Nerve conduction test carpal tunnel syndrome

by Nathan Wei, MD, FACP, FACR

Nathan Wei is a nationally known board-certified rheumatologist and author of the Second Opinion Arthritis Treatment Kit. It's available exclusively at this website... not available in stores.

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The wrist consists of eight carpal bones that form the floor and a fibrous band, the transverse carpal ligament that forms the roof.

The space between the ligament and the wrist bones is called the carpal tunnel. The median nerve passes through the carpal tunnel to provide the innervation to the thumb, index, and middle fingers of the hand. Any condition that causes swelling within the carpal tunnel can compress the median nerve. Irritation of the median nerve in this manner causes tingling and numbness of the thumb, index, and the middle fingers, a condition known as "carpal tunnel syndrome."

Common conditions that can lead to carpal tunnel syndrome include obesity, pregnancy, hypothyroidism, arthritis, diabetes, and trauma. Tendon inflammation resulting from repetitive activity, such as typing or moving the mouse at the computer, can also cause carpal tunnel symptoms. Carpal tunnel syndrome from repetitive maneuvers is termed a repetitive stress injury. Some rare diseases can cause deposition of abnormal materials in and around the carpal tunnel, leading to nerve irritation. These diseases include amyloidosis, sarcoidosis, multiple myeloma and leukemia.

Patients with carpal tunnel syndrome feel numbness and tingling of the hand in the distribution of the median nerve (the thumb, index, middle, and part of the fourth fingers). This is often worse at night and can awaken patients from sleep. The reason symptoms are worse at night may be related to the flexed-wrist sleeping position and/or fluid accumulating around the wrist and hand while lying down.

As the disease progresses, patients can develop a burning sensation as well as cramping and weakness of the hand. Loss of grip strength can lead to frequent dropping of objects from the hand. Chronic carpal tunnel syndrome can also lead to wasting (atrophy) of the hand muscles, particularly those at the base of the thumb.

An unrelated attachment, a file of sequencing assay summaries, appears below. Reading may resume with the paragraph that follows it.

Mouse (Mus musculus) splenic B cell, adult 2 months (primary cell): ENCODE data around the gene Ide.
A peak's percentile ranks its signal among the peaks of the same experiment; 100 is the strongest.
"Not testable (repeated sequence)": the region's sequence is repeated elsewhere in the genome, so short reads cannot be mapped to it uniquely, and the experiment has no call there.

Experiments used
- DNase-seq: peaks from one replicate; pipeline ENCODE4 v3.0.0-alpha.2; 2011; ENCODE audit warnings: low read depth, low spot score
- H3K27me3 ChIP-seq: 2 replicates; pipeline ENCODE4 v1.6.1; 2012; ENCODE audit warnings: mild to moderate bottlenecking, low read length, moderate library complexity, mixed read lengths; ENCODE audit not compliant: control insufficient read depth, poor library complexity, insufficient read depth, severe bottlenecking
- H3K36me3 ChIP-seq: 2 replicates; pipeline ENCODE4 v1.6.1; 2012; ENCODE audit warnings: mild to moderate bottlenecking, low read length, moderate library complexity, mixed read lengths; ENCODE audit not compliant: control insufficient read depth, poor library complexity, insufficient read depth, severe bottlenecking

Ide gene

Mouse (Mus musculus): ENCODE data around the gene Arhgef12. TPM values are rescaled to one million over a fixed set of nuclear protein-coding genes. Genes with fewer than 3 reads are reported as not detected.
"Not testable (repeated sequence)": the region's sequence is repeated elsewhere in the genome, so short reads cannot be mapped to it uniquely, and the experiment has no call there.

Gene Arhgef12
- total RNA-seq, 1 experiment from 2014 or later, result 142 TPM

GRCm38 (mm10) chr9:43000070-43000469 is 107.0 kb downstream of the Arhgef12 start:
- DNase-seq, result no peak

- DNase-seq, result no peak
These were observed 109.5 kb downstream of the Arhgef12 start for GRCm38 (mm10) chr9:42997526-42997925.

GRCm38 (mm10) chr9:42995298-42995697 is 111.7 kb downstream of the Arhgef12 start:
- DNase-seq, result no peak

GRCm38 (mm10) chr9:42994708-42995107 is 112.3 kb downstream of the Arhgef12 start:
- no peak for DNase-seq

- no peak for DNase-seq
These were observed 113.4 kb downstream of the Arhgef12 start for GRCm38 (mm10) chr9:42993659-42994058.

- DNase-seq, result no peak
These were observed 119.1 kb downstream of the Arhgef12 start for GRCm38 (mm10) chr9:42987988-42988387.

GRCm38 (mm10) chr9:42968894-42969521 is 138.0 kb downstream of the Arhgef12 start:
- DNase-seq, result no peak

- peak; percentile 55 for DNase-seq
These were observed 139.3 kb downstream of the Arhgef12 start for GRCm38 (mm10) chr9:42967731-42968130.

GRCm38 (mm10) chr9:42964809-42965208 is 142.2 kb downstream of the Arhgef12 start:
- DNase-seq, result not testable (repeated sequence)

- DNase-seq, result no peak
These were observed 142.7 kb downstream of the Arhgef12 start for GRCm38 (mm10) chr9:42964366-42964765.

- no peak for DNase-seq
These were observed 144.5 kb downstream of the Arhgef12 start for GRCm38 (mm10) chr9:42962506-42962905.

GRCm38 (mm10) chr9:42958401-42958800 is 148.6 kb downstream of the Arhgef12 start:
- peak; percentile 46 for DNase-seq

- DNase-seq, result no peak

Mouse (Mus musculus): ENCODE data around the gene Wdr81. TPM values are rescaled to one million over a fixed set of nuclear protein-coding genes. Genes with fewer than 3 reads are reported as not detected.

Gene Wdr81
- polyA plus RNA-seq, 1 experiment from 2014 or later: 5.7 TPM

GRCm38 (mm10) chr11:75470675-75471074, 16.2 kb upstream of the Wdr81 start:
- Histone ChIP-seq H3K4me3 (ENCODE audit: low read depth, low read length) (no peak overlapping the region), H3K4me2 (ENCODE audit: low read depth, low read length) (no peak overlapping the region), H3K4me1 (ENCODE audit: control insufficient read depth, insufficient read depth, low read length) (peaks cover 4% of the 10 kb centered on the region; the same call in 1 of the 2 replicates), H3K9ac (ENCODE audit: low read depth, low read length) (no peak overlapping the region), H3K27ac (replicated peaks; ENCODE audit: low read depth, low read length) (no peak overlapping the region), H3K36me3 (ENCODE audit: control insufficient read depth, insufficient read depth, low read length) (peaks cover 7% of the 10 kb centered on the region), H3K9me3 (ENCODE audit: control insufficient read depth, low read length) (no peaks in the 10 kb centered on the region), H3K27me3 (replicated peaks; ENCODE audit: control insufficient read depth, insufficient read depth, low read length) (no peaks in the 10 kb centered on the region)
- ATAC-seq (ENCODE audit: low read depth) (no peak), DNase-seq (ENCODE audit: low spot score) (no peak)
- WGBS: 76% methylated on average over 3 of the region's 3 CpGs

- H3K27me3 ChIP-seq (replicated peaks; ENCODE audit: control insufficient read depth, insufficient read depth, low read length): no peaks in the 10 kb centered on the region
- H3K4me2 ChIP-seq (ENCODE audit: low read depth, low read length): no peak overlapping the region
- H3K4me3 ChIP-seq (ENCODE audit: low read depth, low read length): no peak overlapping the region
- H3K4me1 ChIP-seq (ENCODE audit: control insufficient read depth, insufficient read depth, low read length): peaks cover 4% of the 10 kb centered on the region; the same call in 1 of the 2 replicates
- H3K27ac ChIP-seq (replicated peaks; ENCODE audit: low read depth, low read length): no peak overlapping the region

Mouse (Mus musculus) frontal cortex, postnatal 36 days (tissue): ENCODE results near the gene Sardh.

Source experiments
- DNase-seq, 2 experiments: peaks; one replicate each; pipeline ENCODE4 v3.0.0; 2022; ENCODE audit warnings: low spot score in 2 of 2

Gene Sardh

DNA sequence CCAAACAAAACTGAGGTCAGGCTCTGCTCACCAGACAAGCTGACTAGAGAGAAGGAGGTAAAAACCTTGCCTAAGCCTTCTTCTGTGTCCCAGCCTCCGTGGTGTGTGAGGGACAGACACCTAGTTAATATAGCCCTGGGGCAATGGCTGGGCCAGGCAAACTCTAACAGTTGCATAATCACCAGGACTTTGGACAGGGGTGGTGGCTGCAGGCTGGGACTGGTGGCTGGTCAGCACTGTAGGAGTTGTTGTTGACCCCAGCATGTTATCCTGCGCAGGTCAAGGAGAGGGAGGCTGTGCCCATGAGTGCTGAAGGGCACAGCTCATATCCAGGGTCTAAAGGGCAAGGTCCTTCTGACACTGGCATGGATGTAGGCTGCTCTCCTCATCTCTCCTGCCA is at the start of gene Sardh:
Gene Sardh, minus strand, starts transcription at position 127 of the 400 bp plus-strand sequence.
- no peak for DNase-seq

The diagnosis of carpal tunnel syndrome is suspected based on the symptoms. Examination of the neck, shoulder, elbow, including pulses, and reflexes can be performed to exclude other conditions that can mimic carpal tunnel syndrome. The wrist can be examined for swelling, warmth, tenderness, deformity, and discoloration. Sometimes tapping the palm side of the wrist can reproduce tingling of the hand, and is referred to as Tinel's sign. Symptoms can also at times be reproduced by flexing the wrist (referred to as Phalen's maneuver). Squeezing the wrist as it enters the palm may reproduce the symptoms also (median nerve compression test).

The diagnosis is strongly suggested when a nerve conduction velocity test is abnormal. A nerve conduction velocity test (NCV), is an electrical test that is used to detect abnormal nerve conduction. In this test, the nerve is electrically stimulated at one electrode while a second electrode detects the electrical impulse 'down stream' from the first. This is usually done with surface patch electrodesthat are placed on the skin over the nerve at various locations. The distance between electrodes and the time it takes for electrical impulses to travel between electrodes are used to calculate the speed of impulse transmission (nerve conduction velocity).

This test involves measuring the rate of speed of electrical impulses as they travel down a nerve. In carpal tunnel syndrome, the impulse slows as it crosses through the carpal tunnel.

The choice of treatment for carpal tunnel syndrome depends on the severity of the symptoms and any underlying disease which might be causing the symptoms.

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